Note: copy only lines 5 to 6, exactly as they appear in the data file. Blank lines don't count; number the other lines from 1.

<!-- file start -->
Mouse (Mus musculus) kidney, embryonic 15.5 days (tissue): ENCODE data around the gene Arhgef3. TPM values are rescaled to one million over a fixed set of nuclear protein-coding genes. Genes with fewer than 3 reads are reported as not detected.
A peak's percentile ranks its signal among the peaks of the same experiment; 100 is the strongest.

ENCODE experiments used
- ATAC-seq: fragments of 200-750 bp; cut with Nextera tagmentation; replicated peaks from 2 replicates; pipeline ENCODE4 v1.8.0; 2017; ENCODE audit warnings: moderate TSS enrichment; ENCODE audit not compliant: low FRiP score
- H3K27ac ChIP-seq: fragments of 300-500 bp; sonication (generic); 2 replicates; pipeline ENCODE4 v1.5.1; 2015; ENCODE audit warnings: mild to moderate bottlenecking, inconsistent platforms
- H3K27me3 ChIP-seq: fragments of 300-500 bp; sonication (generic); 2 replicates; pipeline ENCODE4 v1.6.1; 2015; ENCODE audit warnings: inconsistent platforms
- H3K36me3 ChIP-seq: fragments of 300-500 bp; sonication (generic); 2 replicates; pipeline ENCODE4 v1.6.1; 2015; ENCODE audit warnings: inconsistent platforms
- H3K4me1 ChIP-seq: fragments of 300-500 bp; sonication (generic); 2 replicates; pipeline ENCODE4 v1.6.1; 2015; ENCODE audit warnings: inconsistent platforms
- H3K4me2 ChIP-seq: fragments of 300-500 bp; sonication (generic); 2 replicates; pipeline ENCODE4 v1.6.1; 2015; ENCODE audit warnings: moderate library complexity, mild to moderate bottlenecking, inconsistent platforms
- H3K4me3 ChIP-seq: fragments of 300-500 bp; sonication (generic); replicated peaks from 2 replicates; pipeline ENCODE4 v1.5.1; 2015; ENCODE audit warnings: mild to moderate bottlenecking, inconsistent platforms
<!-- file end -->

- H3K27ac ChIP-seq: fragments of 300-500 bp; sonication (generic); 2 replicates; pipeline ENCODE4 v1.5.1; 2015; ENCODE audit warnings: mild to moderate bottlenecking, inconsistent platforms
- H3K27me3 ChIP-seq: fragments of 300-500 bp; sonication (generic); 2 replicates; pipeline ENCODE4 v1.6.1; 2015; ENCODE audit warnings: inconsistent platforms